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CEO Updates: Injustice for Breonna Taylor and Many More in Kentucky's Legal System

Breonna Taylor was murdered by the police in her own home, and last week we learned that no police officers will be held criminally responsible. Attorney General Cameron presented limited charges and the grand jury only indicted one officer for wanton endangerment, alleging only that he shot blindly into a neighbor’s home during the raid. This is not only a failure of police officers to do their jobs effectively– it is a failure of the very institutions and laws that are supposed to keep community members safe.

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CEO Joins 50 NYC NonProfits Calling for Police Reform

Policing in the United States has been under increased scrutiny and calls for reform in the wake of the deaths of George Floyd, Breonna Taylor, and more recently, the shootings of Jacob Blake and Trayford Pellerin. These all-too-familiar tragedies serve as direct evidence as to why public trust in policing has declined, especially in low-income communities of color that bear the brunt of these practices.

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CEO Updates: Jobs for Economic Recovery Act: A Necessary Tool for Returning Citizens Seeking Employment

The Center for Employment Opportunities applauds the introduction of the Jobs for Economic Recovery Act by Senators Baldwin, Wyden, Bennet, Booker, and Van Hollen. If passed by Congress, the measure would provide jobs to unemployed and underemployed individuals, including those returning home from incarceration facing multiple barriers to work in an economy severely affected by COVID-19.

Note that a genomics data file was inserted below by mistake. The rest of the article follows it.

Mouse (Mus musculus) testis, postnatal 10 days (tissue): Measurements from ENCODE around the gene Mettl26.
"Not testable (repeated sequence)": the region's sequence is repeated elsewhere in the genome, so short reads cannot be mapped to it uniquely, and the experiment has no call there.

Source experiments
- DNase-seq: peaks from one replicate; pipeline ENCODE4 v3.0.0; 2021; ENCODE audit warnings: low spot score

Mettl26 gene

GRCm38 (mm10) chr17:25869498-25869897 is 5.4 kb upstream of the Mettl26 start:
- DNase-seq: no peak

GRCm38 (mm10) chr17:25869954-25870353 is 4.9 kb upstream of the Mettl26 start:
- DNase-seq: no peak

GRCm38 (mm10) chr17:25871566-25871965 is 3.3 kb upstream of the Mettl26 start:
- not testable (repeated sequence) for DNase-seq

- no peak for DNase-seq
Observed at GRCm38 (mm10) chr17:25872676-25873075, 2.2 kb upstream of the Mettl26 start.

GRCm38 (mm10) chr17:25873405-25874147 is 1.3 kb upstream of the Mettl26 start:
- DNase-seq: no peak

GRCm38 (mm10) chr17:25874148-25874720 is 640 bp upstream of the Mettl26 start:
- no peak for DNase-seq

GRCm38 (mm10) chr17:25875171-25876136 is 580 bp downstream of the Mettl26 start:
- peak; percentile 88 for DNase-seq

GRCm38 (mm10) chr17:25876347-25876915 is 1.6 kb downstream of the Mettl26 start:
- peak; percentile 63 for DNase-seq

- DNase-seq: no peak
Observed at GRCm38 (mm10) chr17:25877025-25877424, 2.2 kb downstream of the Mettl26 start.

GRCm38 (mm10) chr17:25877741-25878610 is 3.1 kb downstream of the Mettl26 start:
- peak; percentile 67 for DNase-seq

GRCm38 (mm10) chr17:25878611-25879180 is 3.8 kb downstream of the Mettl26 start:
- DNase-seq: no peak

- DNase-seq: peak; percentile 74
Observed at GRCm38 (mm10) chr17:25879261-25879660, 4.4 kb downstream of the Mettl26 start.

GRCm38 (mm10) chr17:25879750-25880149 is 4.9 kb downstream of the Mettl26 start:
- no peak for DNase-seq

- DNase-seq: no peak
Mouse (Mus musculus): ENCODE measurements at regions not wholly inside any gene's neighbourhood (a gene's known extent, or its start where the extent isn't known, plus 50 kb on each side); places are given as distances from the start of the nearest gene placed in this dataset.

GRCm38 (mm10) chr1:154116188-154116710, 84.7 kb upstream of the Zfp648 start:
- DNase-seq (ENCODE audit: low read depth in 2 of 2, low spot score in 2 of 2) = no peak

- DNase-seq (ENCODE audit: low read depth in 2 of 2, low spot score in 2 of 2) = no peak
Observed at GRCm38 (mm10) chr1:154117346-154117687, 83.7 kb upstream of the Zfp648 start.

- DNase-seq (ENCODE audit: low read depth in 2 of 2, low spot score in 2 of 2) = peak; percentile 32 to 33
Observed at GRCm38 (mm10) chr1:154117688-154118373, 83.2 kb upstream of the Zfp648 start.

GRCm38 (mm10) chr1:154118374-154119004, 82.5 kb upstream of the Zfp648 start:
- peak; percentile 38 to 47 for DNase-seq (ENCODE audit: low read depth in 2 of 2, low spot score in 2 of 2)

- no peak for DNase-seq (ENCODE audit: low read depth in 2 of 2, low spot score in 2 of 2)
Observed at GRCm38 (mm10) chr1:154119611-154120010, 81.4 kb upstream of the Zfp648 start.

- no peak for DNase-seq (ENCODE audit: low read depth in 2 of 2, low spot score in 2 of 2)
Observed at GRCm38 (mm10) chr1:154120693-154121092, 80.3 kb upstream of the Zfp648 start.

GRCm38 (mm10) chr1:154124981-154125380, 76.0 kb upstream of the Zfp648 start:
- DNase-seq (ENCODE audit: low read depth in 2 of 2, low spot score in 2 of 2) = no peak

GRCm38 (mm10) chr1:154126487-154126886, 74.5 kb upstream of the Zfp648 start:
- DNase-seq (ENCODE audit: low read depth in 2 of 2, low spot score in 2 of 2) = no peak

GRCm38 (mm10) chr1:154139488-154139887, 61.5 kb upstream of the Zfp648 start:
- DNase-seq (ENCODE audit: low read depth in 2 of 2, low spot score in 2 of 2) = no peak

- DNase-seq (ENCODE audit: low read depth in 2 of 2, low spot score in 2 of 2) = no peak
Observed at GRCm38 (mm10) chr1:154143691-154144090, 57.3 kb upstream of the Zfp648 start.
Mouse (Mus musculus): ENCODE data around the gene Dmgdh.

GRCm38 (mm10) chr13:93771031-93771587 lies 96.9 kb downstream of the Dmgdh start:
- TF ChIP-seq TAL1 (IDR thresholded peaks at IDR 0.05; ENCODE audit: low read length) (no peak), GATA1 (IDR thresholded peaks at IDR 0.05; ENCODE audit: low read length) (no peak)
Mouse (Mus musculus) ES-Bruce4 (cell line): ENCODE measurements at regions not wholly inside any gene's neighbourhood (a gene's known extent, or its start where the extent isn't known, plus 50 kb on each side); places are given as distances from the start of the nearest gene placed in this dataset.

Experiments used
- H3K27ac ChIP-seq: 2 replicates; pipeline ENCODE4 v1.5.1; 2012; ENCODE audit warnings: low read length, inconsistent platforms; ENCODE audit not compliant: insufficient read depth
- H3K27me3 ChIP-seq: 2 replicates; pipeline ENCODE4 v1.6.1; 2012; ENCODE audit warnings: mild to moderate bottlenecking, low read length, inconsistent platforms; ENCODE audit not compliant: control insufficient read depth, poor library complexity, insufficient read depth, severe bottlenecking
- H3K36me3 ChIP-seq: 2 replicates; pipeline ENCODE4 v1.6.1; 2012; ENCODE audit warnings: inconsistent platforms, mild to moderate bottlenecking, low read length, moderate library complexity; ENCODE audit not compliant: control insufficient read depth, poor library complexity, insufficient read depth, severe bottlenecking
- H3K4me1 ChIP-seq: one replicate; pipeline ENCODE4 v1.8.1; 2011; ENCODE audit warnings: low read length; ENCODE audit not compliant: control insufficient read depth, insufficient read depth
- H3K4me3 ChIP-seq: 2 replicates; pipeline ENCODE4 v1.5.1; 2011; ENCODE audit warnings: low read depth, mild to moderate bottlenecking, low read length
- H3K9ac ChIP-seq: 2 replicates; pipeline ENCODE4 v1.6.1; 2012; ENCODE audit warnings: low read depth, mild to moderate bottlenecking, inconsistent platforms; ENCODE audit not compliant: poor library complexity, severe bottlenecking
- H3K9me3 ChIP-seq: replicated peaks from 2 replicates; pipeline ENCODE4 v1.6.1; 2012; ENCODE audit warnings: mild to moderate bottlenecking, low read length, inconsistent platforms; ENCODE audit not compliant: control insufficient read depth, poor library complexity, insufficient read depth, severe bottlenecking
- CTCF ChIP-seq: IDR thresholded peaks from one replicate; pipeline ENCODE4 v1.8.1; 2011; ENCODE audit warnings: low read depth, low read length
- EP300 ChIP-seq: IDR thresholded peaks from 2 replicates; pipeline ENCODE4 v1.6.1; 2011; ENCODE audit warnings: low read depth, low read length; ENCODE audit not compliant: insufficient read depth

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CEO Updates: The need for local leaders to protect and expand rights for returning citizens

The Center for Employment Opportunities stands in outrage over the murder of George Floyd, Breonna Taylor, Ahmaud Arbery, and the countless other Black men and women who’ve lost their lives to police brutality and racial violence. We strongly affirm Black Lives Matter. Our nation cannot move forward until our institutions and leaders come to terms with the fact that racism is a defining characteristic of our justice system.

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The 2020 CARES Act - At a Glance